Eight former Michigan state legislators sue to overturn 1992 term limits ballot initiative

On November 20, eight former state legislators filed a legal complaint in the U.S. District Court for Western Michigan to invalidate provisions of a ballot initiative that enacted term limits on legislators. The ballot initiative, titled Proposal B, was approved on November 3, 1992, with 58.7 percent of the vote. Proposal B was designed to limit the number of terms that a person could be elected to congressional, state executive, and state legislative offices in Michigan.
Plaintiffs sued to “vindicate their own rights to appear on the ballot, as well as their right to themselves vote for experienced candidates,” according to the complaint. Proposal B, according to the plaintiffs, violated their freedom of association as voters and officials. The complaint states, “[Proposal B] denies voters the opportunity to participate on an equal basis with other voters in the election of their choice of representatives, and denies such voters the ability [to] support an entire class of candidates—experienced legislators.” The former state legislators also contend that Proposal B, as presented to voters in 1992, violated the state’s single-subject rule and had prejudiced ballot language.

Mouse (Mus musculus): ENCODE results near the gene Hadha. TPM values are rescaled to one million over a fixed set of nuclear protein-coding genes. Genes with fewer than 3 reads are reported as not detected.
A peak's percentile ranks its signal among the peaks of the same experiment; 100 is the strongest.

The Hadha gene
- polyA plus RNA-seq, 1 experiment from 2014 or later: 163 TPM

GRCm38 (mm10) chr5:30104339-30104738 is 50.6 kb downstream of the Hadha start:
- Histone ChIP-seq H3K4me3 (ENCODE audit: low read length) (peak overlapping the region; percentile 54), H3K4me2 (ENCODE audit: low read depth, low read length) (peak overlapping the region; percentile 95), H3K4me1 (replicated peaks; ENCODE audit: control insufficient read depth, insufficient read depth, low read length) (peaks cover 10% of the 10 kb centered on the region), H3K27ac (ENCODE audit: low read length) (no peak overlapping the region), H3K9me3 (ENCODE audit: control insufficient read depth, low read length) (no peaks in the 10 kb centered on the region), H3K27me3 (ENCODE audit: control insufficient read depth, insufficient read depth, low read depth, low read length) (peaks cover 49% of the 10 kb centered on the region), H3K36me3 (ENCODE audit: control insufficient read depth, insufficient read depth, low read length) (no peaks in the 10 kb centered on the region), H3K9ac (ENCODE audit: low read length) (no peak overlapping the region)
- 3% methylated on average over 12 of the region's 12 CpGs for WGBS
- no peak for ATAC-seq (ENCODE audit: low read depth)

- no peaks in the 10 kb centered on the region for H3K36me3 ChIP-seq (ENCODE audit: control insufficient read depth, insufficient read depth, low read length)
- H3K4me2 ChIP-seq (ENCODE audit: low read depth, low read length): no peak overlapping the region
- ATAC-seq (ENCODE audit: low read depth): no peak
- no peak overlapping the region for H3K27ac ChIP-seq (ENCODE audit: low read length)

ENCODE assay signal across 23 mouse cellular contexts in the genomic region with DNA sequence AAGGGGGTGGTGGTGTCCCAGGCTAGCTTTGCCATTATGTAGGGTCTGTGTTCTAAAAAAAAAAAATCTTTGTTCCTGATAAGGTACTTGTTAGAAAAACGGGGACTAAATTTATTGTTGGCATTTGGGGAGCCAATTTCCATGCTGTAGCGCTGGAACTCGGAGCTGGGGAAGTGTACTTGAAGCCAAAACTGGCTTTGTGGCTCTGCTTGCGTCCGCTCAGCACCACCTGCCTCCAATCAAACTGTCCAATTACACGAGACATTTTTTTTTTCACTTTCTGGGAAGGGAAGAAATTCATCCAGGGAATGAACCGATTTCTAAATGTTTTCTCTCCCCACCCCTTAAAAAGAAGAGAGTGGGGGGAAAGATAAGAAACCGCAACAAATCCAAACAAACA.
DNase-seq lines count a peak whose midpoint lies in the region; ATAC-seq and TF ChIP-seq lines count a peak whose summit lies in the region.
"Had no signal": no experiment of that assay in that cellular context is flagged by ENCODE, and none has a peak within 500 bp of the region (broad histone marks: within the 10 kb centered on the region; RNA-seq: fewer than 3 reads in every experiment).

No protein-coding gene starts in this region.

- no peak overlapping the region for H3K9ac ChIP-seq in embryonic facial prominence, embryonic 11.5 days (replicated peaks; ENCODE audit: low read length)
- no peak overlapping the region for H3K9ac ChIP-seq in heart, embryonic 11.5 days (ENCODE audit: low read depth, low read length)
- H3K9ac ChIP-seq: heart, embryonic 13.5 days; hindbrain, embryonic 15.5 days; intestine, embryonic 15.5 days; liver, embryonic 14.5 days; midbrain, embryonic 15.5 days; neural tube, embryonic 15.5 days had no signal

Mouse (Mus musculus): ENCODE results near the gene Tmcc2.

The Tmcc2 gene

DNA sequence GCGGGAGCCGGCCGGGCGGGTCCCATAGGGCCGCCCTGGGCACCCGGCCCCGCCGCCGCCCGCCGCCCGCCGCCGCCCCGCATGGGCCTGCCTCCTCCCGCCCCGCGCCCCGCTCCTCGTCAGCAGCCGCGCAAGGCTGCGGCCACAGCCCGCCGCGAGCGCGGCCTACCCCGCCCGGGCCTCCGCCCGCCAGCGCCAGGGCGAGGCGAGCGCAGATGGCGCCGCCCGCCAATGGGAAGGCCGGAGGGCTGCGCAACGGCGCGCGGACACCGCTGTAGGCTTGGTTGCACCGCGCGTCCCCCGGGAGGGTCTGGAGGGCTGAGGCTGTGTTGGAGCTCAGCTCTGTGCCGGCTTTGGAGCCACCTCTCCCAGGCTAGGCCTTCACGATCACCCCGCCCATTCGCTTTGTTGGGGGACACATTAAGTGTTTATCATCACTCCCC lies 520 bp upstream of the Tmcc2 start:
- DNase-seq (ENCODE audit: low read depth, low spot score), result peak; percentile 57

Patrick L. Anderson, an economist and principal author of Proposal B, responded to the litigation, saying, “It is disgraceful for people who took an oath to uphold the Michigan constitution, to now go before a federal judge and ask for it to be put aside.”
As of 2019, state legislators are subject to term limits in 15 states. State legislative term limits came through citizen-initiated ballot measures in each state except Louisiana, where the legislature referred a ballot measure to voters.
In Idaho, voters passed a ballot initiative for state legislative term limits, which the state legislature then repealed. In Massachusetts, Oregon, Washington, and Wyoming, voters approved ballot measures for state legislative term limits, which state supreme courts struck down as unconstitutional.
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